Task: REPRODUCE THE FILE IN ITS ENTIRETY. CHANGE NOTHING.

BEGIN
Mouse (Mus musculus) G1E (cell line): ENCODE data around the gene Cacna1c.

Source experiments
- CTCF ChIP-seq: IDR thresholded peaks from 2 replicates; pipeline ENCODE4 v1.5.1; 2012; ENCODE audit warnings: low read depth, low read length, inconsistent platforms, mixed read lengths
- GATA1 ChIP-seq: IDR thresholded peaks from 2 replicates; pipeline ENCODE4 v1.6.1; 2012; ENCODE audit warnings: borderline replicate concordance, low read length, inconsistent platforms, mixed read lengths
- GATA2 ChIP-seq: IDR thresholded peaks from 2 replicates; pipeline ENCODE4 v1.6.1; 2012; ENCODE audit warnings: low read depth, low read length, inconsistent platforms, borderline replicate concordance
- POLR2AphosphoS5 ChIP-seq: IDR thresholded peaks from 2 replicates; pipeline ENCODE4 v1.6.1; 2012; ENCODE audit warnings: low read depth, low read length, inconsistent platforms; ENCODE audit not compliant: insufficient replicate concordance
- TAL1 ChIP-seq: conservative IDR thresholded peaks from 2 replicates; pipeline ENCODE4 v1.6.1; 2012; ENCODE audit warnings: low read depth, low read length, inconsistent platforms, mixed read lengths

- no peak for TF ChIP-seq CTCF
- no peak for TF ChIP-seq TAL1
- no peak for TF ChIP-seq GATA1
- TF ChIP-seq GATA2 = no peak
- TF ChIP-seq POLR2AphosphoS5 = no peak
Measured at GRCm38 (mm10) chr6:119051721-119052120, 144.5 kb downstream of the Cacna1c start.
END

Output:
Mouse (Mus musculus) G1E (cell line): ENCODE data around the gene Cacna1c.

Source experiments
- CTCF ChIP-seq: IDR thresholded peaks from 2 replicates; pipeline ENCODE4 v1.5.1; 2012; ENCODE audit warnings: low read depth, low read length, inconsistent platforms, mixed read lengths
- GATA1 ChIP-seq: IDR thresholded peaks from 2 replicates; pipeline ENCODE4 v1.6.1; 2012; ENCODE audit warnings: borderline replicate concordance, low read length, inconsistent platforms, mixed read lengths
- GATA2 ChIP-seq: IDR thresholded peaks from 2 replicates; pipeline ENCODE4 v1.6.1; 2012; ENCODE audit warnings: low read depth, low read length, inconsistent platforms, borderline replicate concordance
- POLR2AphosphoS5 ChIP-seq: IDR thresholded peaks from 2 replicates; pipeline ENCODE4 v1.6.1; 2012; ENCODE audit warnings: low read depth, low read length, inconsistent platforms; ENCODE audit not compliant: insufficient replicate concordance
- TAL1 ChIP-seq: conservative IDR thresholded peaks from 2 replicates; pipeline ENCODE4 v1.6.1; 2012; ENCODE audit warnings: low read depth, low read length, inconsistent platforms, mixed read lengths

- no peak for TF ChIP-seq CTCF
- no peak for TF ChIP-seq TAL1
- no peak for TF ChIP-seq GATA1
- TF ChIP-seq GATA2 = no peak
- TF ChIP-seq POLR2AphosphoS5 = no peak
Measured at GRCm38 (mm10) chr6:119051721-119052120, 144.5 kb downstream of the Cacna1c start.